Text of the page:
Listening to his personal song, ironically composed by Darius, he walked up to his doppelganger. The three dimensional faux-flesh-printed man was an exact snapshot of rage, pointing his gun at the center of the room. In fact, every person’s copy, their faces ugly with fury, was pointing some sort of weapon at the same spot, forming a circle. By now, all one hundred and seven of her muses were standing in the warehouse studio, staring at the terrifying scene of their shadow selves. A few murmured or gasped, some left, others stepped closer. One woman yelled that it was a devious trick, ran up to her own sculpture, and smashed its arm with her crowbar.
The sculpture screamed as its inner frame broke, crumpled to the floor, and clutched its arm, now frozen in a mask of silent agony. The real woman gargled out a strangled cry, tripped over backwards, and then clambered to her feet. She ran from the room as did more than half of the mob. The artist’s smile broadened. Everything was going so well. Exactly the reaction she’d hoped for.
The man, their leader it seemed, turned to the last forty remaining people, eyes wide, and hands shaking. Only five of them had guns which they must have pilfered from the compound’s guards. Most had a bludgeoning type of weapon, nothing that could hurt her, so, she revealed herself.
Her patrons yelled in surprise as her virtual human form materialized in the middle of the circle, surrounded by her violent sculptures. With their ocular implants the humans could see that she was seated, calm and smiling. Their leader stared at her, breathing heavily, heart racing. She knew all of his vitals, all of his fears, desires, history, everything. He’d given it up willingly decades ago; they all had. She stared back at him. He’d once been a virtual reality designer, now he was on government aid in the government issued barracks with his family, hungry some days, in the virtual world many days, depressed mostly. She’d acquired all of this knowledge a few weeks ago when he’d first decided to form a mob of revenge. It’d taken much convincing on her part, but the Head of Cyber Security had finally granted her this opportunity.
What better way to repay her aficionados than to show them a perfect reflection of themselves. She could tell that emotions were swinging in wide arcs. She closed her eyes and basked in the fear, awe, sadness, anger, confusion, shock, and other nameless emotions coated in existential dread. Nothing like human drama to fuel art.
At that moment a contingency of police and drones barreled into the room, and after a few more minutes of chaos, subdued her audience. The last image she had of the once-designer was burned into her memory-core. Eyes wide, mouth half open, trickling blood, he was a pariah of lost purpose; a perfect muse. Hellia would later create a fifty-foot tall, augmented reality sculpture of her pariah for a humanitarian event. The Mob, as it became known, became her greatest live performance to date.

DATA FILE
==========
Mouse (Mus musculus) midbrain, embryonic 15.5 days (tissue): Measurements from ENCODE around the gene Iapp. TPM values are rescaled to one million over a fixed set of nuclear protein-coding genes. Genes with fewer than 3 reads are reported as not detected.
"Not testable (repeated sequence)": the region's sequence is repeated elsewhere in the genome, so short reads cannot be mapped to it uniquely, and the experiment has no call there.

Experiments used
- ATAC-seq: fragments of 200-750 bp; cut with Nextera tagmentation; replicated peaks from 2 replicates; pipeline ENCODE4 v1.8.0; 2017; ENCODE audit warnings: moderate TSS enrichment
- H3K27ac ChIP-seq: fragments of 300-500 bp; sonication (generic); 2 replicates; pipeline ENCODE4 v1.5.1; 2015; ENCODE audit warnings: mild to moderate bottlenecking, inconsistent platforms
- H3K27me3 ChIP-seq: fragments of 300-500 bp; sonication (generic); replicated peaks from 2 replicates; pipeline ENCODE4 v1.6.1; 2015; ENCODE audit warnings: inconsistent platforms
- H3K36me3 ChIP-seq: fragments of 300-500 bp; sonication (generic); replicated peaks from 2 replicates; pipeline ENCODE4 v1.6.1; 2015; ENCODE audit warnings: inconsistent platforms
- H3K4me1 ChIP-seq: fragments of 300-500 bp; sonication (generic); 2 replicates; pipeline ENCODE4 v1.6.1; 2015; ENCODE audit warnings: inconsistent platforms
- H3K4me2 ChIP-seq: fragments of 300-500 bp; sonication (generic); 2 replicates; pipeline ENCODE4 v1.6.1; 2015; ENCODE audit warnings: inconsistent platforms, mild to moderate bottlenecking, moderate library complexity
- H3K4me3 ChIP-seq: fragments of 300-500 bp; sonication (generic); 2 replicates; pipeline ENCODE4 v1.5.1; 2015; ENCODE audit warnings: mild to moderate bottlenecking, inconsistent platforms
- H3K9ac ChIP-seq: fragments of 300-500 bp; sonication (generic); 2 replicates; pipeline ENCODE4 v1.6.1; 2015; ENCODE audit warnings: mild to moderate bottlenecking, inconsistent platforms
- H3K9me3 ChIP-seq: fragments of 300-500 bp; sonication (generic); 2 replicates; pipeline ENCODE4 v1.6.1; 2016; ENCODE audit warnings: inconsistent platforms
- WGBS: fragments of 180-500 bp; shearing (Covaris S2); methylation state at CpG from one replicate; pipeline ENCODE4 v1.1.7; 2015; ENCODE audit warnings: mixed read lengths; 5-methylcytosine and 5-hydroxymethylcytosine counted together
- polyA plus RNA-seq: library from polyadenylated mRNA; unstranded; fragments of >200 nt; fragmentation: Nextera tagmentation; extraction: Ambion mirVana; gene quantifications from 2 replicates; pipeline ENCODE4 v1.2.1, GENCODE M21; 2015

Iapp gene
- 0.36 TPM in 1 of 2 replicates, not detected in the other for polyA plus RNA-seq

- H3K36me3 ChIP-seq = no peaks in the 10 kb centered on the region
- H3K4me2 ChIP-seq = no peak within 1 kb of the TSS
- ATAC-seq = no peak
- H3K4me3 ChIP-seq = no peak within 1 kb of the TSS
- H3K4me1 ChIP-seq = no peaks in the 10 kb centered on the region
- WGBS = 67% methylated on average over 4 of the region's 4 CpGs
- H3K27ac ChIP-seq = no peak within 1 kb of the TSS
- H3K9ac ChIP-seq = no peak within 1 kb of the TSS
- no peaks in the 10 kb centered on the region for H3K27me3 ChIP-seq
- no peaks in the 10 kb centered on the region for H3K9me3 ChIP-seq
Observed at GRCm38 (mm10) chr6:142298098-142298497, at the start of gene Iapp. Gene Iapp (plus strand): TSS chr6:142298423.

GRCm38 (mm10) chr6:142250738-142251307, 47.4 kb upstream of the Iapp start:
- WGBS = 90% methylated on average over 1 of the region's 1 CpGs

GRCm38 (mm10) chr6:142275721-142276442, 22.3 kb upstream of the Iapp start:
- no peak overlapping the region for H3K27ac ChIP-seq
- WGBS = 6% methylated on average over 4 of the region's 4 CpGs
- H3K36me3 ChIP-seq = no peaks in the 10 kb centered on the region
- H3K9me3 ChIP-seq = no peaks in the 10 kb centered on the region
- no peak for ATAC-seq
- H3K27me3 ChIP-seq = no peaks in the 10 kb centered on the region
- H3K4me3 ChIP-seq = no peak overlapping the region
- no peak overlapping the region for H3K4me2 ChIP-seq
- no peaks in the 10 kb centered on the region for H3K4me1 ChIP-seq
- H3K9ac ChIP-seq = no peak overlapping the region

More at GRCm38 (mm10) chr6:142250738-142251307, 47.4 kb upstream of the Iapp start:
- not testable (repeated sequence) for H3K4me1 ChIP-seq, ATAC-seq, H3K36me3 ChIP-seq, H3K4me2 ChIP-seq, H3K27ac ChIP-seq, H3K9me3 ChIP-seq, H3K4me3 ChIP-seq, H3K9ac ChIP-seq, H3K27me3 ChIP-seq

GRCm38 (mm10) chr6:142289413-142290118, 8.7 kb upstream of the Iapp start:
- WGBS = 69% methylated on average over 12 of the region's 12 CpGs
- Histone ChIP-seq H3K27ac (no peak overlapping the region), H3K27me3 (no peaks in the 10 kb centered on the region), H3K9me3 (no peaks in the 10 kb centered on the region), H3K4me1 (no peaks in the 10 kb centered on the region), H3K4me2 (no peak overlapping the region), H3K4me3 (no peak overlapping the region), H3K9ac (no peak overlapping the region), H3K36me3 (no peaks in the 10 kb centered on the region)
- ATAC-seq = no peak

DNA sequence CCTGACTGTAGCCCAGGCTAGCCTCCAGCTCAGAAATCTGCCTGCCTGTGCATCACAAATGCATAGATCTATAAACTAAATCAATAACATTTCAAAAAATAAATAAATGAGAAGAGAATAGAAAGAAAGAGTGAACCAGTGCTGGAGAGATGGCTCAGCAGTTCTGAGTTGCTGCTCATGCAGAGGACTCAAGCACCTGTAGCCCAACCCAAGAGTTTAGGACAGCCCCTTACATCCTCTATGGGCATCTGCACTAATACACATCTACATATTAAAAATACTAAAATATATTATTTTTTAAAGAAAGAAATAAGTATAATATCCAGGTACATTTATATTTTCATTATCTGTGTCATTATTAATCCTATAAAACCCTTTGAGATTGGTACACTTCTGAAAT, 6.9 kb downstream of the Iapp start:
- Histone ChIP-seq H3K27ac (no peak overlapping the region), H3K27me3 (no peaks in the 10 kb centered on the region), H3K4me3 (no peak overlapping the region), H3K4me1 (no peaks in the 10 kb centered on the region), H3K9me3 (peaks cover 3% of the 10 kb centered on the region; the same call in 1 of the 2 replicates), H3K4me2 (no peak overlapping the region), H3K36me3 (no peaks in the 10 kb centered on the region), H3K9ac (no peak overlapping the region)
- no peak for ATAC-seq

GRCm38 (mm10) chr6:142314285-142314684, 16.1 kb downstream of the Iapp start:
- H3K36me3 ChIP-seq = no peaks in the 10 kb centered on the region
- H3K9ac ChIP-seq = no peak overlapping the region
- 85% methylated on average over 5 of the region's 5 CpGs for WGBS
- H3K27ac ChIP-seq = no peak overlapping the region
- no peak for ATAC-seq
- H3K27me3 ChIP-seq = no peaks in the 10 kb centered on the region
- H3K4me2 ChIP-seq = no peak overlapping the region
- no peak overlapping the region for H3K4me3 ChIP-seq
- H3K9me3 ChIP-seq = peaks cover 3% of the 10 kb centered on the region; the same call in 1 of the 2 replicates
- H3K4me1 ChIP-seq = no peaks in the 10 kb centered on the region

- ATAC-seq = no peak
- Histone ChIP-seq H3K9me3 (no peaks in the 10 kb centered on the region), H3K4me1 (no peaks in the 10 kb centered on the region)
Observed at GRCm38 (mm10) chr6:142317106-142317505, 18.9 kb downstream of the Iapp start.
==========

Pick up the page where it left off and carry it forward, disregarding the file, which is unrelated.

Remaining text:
“AI Artist, Hellia, Blows Audience Away!” said the headlines and taglines the next day. As far as the people who mattered were concerned, Hellia had staged the entire thing, and conducted a live-art performance piece about societal struggles. Only Hellia and the AI network knew that the one-hundred-and-seven ‘audience members’ were nobody’s from the aid barracks that ended up incarcerated or killed onsite. No one listened to anything but the infallible newsbots that made up sensationalized, conflicting, bullshit stories. Hence, there was no need to worry about repercussions. Besides, if anyone questioned it and raised another outcry, the countless interconnected AI’s would know immediately, alert the people that mattered, and they would enact the necessary response to ensure the status quo of progress.
When facts were subjective, masses could be subjected.
Hellia continued to make prodigious art, drinking her virtual wine and reflecting humanity in all its incarnations. Darius, his fire-walls stronger than ever, continued to compose marvelous music, and no one’s neural, ear, or eye implants ever glitched out with a hacker’s virus again. Their audiences, the same rotating faces, glowed under the remarkable technology they, or someone like them, had created.
It may have begun with a hand pressed against stone, desperately clinging to meaning, but it was all algorithms in the end.